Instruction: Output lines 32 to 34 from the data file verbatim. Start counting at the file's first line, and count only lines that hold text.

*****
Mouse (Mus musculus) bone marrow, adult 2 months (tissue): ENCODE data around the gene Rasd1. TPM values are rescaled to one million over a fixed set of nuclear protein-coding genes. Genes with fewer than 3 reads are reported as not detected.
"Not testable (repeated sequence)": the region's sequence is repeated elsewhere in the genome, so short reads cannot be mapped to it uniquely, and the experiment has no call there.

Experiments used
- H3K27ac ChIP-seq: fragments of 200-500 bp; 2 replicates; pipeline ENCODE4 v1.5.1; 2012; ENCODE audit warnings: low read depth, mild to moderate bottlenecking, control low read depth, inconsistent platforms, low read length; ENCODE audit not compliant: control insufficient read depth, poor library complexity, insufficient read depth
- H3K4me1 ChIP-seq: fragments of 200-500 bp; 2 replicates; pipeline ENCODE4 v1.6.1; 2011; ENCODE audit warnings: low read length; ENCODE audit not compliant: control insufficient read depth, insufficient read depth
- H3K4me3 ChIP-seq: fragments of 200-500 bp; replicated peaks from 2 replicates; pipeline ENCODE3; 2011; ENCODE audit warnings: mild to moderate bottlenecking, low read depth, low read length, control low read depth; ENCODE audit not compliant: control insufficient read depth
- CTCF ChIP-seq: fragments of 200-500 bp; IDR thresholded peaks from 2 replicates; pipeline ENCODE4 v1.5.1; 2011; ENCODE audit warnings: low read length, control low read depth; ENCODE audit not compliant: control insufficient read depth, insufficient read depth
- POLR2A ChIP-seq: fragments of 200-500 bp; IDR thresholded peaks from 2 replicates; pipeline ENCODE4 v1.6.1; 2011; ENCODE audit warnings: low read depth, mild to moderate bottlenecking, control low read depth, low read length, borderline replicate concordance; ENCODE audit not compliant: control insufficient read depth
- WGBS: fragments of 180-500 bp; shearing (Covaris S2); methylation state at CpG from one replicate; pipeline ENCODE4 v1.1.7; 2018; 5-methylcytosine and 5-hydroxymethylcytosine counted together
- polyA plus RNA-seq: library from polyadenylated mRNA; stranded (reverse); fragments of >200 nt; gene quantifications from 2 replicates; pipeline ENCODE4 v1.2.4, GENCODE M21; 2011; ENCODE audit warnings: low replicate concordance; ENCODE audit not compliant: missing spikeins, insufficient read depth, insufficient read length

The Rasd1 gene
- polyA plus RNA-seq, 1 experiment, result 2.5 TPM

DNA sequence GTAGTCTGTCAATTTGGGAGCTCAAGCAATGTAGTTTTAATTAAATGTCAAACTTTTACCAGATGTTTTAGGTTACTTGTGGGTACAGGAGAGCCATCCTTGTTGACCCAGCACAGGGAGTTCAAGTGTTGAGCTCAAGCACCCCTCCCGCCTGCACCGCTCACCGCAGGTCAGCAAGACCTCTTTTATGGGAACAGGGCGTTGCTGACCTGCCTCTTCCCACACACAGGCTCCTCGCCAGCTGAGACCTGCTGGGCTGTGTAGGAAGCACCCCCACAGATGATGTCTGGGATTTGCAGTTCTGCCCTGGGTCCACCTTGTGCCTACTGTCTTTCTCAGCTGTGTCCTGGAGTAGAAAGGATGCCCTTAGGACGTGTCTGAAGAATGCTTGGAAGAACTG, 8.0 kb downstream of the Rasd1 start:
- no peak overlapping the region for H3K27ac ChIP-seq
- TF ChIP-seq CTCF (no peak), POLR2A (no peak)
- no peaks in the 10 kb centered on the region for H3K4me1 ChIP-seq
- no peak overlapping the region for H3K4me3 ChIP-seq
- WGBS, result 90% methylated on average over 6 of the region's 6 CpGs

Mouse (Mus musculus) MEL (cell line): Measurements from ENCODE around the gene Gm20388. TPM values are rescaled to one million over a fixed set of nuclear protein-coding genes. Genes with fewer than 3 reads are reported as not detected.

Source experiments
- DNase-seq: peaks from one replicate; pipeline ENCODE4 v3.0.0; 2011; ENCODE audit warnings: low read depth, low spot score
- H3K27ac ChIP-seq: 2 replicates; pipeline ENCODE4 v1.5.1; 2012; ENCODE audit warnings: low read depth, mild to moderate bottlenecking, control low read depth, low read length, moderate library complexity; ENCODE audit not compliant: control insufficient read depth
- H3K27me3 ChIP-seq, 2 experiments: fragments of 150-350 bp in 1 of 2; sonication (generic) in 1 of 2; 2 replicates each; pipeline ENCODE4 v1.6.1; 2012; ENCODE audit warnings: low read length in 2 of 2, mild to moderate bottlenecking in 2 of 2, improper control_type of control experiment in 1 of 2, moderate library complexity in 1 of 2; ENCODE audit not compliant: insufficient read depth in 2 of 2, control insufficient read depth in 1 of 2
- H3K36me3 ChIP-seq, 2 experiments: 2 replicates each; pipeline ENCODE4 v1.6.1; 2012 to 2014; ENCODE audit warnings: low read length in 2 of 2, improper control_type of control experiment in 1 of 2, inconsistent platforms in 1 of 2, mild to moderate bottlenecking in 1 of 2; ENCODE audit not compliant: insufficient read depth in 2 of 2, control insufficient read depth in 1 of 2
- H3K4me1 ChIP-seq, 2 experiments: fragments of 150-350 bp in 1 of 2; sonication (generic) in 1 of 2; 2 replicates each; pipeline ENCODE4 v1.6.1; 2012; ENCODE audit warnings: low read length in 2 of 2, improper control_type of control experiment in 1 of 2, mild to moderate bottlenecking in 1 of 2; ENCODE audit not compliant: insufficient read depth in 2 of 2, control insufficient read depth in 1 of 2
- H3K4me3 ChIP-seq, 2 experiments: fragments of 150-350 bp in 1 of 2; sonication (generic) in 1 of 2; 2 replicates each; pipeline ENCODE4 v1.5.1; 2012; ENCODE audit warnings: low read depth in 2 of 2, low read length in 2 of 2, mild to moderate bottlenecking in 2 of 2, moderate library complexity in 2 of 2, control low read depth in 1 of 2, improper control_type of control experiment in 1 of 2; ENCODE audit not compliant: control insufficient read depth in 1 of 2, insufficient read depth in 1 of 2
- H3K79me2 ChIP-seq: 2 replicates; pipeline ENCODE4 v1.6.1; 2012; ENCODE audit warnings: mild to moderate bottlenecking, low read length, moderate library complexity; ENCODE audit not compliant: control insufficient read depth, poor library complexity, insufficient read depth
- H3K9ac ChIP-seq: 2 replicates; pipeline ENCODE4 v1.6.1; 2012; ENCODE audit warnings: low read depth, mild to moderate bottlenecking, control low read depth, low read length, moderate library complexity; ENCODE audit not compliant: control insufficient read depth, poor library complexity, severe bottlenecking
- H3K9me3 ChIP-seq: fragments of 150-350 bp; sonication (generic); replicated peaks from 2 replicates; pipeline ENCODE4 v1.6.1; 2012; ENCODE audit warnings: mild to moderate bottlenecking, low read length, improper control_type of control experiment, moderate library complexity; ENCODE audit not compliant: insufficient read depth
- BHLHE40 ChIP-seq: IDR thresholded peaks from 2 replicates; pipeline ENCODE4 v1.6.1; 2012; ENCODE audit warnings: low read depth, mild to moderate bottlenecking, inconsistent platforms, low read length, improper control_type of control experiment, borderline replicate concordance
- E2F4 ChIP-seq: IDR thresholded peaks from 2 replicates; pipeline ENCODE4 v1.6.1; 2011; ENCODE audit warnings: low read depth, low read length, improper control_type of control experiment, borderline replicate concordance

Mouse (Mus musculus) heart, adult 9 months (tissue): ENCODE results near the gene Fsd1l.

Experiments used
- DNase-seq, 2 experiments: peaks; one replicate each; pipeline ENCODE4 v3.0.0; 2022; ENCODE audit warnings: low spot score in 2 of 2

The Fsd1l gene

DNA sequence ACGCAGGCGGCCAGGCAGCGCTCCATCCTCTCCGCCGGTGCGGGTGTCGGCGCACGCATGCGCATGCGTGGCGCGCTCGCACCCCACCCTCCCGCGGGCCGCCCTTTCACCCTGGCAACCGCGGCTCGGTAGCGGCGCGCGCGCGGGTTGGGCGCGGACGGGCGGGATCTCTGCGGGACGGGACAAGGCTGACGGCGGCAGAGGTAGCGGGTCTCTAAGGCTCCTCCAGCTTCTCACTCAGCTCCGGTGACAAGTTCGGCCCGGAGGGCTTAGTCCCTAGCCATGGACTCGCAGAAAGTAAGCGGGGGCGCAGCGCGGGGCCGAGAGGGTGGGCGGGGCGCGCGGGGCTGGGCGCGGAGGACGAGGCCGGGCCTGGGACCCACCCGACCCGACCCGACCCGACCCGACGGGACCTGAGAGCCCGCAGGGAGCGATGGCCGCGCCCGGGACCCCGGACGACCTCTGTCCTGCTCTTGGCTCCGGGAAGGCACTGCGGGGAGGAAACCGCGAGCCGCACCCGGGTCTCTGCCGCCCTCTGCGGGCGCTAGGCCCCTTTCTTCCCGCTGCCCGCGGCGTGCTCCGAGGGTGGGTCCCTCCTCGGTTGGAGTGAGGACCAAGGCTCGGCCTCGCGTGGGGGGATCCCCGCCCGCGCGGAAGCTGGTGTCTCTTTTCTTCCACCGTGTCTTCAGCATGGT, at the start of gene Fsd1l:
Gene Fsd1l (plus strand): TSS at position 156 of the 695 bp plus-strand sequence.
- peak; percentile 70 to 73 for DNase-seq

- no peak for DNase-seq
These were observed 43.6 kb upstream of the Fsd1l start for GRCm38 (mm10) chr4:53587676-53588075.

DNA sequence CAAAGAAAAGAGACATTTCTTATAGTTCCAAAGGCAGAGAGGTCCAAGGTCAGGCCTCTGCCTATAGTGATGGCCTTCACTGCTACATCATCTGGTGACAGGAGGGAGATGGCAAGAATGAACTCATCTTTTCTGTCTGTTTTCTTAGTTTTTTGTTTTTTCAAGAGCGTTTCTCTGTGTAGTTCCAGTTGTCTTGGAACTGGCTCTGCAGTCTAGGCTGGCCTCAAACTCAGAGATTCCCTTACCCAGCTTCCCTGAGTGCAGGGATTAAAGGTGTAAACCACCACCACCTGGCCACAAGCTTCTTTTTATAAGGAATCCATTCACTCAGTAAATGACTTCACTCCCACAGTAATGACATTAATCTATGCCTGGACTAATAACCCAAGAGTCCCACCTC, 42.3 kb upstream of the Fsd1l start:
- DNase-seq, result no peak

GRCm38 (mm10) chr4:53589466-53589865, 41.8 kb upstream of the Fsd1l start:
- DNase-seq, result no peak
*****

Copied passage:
Mouse (Mus musculus) heart, adult 9 months (tissue): ENCODE results near the gene Fsd1l.

Experiments used
- DNase-seq, 2 experiments: peaks; one replicate each; pipeline ENCODE4 v3.0.0; 2022; ENCODE audit warnings: low spot score in 2 of 2